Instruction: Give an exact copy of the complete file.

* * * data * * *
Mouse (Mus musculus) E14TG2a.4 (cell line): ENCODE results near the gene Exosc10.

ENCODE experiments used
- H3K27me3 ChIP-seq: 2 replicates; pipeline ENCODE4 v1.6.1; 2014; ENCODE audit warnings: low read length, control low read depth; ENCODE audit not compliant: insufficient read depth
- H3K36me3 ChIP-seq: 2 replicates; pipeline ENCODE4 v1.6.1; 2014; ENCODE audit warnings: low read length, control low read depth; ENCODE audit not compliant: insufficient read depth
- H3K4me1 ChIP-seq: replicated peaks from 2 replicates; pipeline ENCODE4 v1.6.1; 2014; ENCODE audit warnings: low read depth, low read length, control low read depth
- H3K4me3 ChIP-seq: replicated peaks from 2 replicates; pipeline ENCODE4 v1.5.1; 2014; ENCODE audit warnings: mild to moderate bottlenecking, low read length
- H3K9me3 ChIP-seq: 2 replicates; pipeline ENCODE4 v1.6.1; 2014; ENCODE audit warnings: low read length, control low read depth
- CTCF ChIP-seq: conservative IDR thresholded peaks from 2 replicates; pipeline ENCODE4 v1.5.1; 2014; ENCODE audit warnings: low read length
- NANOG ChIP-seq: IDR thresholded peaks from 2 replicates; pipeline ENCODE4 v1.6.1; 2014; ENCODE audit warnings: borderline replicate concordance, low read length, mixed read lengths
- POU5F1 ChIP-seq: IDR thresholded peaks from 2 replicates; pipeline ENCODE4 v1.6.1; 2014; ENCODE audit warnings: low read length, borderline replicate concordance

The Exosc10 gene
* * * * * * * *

Mouse (Mus musculus) E14TG2a.4 (cell line): ENCODE results near the gene Exosc10.

ENCODE experiments used
- H3K27me3 ChIP-seq: 2 replicates; pipeline ENCODE4 v1.6.1; 2014; ENCODE audit warnings: low read length, control low read depth; ENCODE audit not compliant: insufficient read depth
- H3K36me3 ChIP-seq: 2 replicates; pipeline ENCODE4 v1.6.1; 2014; ENCODE audit warnings: low read length, control low read depth; ENCODE audit not compliant: insufficient read depth
- H3K4me1 ChIP-seq: replicated peaks from 2 replicates; pipeline ENCODE4 v1.6.1; 2014; ENCODE audit warnings: low read depth, low read length, control low read depth
- H3K4me3 ChIP-seq: replicated peaks from 2 replicates; pipeline ENCODE4 v1.5.1; 2014; ENCODE audit warnings: mild to moderate bottlenecking, low read length
- H3K9me3 ChIP-seq: 2 replicates; pipeline ENCODE4 v1.6.1; 2014; ENCODE audit warnings: low read length, control low read depth
- CTCF ChIP-seq: conservative IDR thresholded peaks from 2 replicates; pipeline ENCODE4 v1.5.1; 2014; ENCODE audit warnings: low read length
- NANOG ChIP-seq: IDR thresholded peaks from 2 replicates; pipeline ENCODE4 v1.6.1; 2014; ENCODE audit warnings: borderline replicate concordance, low read length, mixed read lengths
- POU5F1 ChIP-seq: IDR thresholded peaks from 2 replicates; pipeline ENCODE4 v1.6.1; 2014; ENCODE audit warnings: low read length, borderline replicate concordance

The Exosc10 gene